January 20, Varieties of gifts

Varieties of gifts

1 Corinthians 12: 1-11

Okay, so you are familiar, I am assuming, with the fact that the apostle Paul, the writer of many of these letters that appear in the New Testament, these letters often called Epistles, wrote these letters to churches that he founded on his three missionary journeys through Asia Minor – mostly areas that we know as modern-day Greece and modern-day Turkey.

And in many of these places that he stopped on these missionary journeys, he was only there for a relatively short time – in some cases a year or more, but in other cases months, or even just weeks. He’d stop in a city, preach the gospel, start a church, and then move on – sometimes moving on because another place was beckoning, but just as often moving on because he was run out of town.

This ‘moving from place to place’ style of ministry created some issues, because, as you can imagine, the people who joined these new churches that Paul had started had, in some cases, their own ideas of where the gospel of Jesus should lead them, and once Paul left, they were kind of on their own.

And in some cases, there were old behaviors of a life before their introduction to Christ that they brought into the newly formed Christian community. In other cases, there was persecution or local pressure. In some cases, there were people who tried to take over the new church or there was conflict between different factions. And in some cases, these new Christians just had questions.

So, they wrote letters. They would write a letter to Paul and Paul would write back. And it is these letters that Paul wrote back to the churches that make up a significant portion of the New Testament – letters filled with guidance, instruction, correction, clarification, and encouragement to these newly minted Christians.

So, for example, to the congregations in the region of Galatia (in what is now Turkey) he wrote the letter that we know as the book of Galatians; to the Christians in Philippi and Thessalonica, in the region of what was at that time Macedonia, and is now part of Greece, he wrote the books of Philippians and Thessalonians; to the church in Ephesus, another church located in what is modern day Turkey, he wrote Ephesians, and so on. And the letters we know as the books of first and second Corinthians, from which our scriptures for today and the next two Sundays are drawn, Paul wrote to the church in Corinth, a city in Greece.

Now, like I said, these letters from Paul to the fledgling churches were meant to offer instruction, clarification, and encouragement to the new Christians in these young congregations, but the Corinthian Christians apparently were a special case. Eugene Peterson, writing in his introduction to his translation of this letter of First Corinthians has this to say:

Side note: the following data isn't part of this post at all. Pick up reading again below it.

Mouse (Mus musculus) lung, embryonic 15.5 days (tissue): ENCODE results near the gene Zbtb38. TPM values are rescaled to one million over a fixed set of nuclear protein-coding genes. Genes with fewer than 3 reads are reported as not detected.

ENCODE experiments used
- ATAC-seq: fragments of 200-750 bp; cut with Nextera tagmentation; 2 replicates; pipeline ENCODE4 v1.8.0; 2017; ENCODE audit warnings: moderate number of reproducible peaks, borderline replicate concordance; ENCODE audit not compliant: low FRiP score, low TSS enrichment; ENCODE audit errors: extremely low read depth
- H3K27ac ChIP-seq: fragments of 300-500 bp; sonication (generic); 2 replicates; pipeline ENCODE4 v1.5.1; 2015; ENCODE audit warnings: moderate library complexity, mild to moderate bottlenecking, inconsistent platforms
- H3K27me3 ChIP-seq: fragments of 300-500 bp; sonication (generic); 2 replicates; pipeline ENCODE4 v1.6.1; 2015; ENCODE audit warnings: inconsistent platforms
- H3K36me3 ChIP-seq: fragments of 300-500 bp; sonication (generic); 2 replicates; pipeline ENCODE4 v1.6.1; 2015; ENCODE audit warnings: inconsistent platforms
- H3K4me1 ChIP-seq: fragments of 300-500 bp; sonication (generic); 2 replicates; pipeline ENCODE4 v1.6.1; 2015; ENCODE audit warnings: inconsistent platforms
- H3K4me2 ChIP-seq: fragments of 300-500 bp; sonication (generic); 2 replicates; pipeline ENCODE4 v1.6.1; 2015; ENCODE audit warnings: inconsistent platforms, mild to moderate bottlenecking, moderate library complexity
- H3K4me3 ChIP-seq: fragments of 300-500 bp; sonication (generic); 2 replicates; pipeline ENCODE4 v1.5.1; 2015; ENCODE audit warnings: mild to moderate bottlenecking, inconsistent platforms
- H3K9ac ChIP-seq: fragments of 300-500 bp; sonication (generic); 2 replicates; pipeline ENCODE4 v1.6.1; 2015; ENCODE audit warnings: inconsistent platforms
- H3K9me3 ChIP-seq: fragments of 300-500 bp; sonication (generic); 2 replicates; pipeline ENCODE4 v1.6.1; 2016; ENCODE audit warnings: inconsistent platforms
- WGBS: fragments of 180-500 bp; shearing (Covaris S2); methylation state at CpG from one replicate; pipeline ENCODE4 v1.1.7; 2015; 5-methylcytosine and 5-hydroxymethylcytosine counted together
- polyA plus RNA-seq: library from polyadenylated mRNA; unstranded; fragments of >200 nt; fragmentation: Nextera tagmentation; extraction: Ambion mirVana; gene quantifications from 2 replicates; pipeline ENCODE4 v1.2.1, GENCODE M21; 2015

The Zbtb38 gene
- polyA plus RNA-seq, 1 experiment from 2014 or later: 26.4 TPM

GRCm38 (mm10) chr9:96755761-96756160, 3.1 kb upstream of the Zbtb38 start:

When people become Christians, they don’t at the same moment become nice. This always comes as something of a surprise. Conversion to Christ and his ways doesn’t automatically furnish a person with impeccable manners and suitable morals.

The people of Corinth (Peterson continues) had a reputation in the ancient world as an unruly, hard-drinking, sexually promiscuous bunch of people. When Paul arrived with the Message and many of them became believers in Jesus, they brought their reputations with them right into the church.

Paul spent a year and half with them as their pastor, going over the Message of the “good news” in detail, showing them how to live out this new life of salvation and holiness as a community of believers. He then went on to other towns and churches.

Sometime later Paul received a report from one of the Corinthian families that in his absence, things had more or less fallen apart. He also received a letter from Corinth asking for help. Factions had developed, morals were in disrepair, worship had degenerated into a selfish grabbing for the supernatural. It was the kind of thing that might have been expected from Corinthians.

Peterson goes on to say that Paul’s response to the situation through this first letter to the Corinthian church is affectionate and firm, clear and unswerving, as he instructs the church about the continuing presence of God and the calling they have been given to love one another – the calling and the practice of loving one another.

So that’s some context for the scripture for this morning. Clearly the Corinthians are struggling in lots of ways, and they are not unique in that (among all those early churches), except that their situation seems pretty serious and somewhat urgent. And, unlike some of the other early congregations, their issues are not so much with doctrine, as they are with behavior: they are not treating each other well; they are not doing very well in regard to matters of unity and diversity; they are not being respectful or kind or gracious to each other. They’re got some issues with greed and with superiority and with selfishness.